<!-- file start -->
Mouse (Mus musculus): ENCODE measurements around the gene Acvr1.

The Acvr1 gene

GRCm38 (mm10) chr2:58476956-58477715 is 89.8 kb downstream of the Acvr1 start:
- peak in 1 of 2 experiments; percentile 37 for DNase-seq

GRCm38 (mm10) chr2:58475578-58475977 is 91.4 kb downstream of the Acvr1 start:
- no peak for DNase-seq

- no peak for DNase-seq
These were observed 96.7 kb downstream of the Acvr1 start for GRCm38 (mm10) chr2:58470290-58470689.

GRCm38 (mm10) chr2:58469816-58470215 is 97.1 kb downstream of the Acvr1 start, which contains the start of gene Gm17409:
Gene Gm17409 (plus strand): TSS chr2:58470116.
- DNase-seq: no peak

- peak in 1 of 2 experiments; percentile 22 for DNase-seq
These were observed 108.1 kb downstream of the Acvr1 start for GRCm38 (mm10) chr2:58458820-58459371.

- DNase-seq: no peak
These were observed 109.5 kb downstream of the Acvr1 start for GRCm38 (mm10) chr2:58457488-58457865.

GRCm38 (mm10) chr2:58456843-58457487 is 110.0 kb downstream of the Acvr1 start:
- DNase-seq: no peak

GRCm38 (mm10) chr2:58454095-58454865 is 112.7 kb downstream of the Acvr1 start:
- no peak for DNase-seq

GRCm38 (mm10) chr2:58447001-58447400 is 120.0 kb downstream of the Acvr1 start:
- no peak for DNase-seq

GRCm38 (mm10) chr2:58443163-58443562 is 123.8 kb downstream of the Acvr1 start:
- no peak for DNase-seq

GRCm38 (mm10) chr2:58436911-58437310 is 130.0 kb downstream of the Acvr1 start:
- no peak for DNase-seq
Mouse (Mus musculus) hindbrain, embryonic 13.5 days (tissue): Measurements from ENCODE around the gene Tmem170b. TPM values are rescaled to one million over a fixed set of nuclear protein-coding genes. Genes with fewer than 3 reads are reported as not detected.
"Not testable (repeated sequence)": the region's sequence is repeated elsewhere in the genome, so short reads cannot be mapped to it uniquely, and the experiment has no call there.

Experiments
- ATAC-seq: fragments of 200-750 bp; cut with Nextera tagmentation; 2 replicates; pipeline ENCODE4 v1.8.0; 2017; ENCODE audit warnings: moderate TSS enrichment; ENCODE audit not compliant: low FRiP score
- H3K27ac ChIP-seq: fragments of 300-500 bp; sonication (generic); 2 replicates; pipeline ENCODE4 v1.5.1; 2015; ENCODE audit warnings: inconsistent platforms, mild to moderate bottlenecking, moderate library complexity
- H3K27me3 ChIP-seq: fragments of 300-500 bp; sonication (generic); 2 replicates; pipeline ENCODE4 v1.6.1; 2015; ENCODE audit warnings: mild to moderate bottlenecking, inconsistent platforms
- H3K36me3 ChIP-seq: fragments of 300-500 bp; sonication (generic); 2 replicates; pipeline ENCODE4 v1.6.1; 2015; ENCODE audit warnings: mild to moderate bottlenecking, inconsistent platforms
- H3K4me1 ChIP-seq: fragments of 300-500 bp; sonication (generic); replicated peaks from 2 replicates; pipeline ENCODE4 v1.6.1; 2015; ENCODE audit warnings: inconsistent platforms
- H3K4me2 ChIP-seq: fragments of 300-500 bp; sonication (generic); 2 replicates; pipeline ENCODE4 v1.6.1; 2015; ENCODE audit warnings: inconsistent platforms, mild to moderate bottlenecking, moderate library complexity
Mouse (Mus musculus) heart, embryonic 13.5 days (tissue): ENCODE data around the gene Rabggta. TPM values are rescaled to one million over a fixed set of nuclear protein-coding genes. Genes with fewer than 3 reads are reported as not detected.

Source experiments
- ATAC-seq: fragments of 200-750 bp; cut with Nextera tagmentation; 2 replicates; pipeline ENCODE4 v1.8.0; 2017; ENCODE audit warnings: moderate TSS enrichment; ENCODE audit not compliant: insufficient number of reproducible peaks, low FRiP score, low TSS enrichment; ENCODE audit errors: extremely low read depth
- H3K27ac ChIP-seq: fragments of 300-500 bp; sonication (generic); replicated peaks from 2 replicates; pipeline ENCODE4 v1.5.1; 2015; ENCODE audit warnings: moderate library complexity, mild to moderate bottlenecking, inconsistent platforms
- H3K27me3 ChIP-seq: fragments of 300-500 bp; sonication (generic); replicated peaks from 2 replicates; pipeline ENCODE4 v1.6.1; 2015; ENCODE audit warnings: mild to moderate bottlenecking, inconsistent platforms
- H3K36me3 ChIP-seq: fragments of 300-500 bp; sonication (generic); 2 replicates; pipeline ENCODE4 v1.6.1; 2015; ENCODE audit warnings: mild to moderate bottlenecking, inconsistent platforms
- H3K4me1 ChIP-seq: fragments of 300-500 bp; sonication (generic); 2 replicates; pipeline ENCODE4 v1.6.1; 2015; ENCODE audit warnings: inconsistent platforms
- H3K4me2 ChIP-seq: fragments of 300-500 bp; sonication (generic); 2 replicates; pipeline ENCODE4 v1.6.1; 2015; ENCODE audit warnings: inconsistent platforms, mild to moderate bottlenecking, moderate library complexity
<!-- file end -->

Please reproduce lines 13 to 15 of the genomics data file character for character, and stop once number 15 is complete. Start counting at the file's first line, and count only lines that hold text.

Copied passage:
These were observed 108.1 kb downstream of the Acvr1 start for GRCm38 (mm10) chr2:58458820-58459371.

- DNase-seq: no peak
These were observed 109.5 kb downstream of the Acvr1 start for GRCm38 (mm10) chr2:58457488-58457865.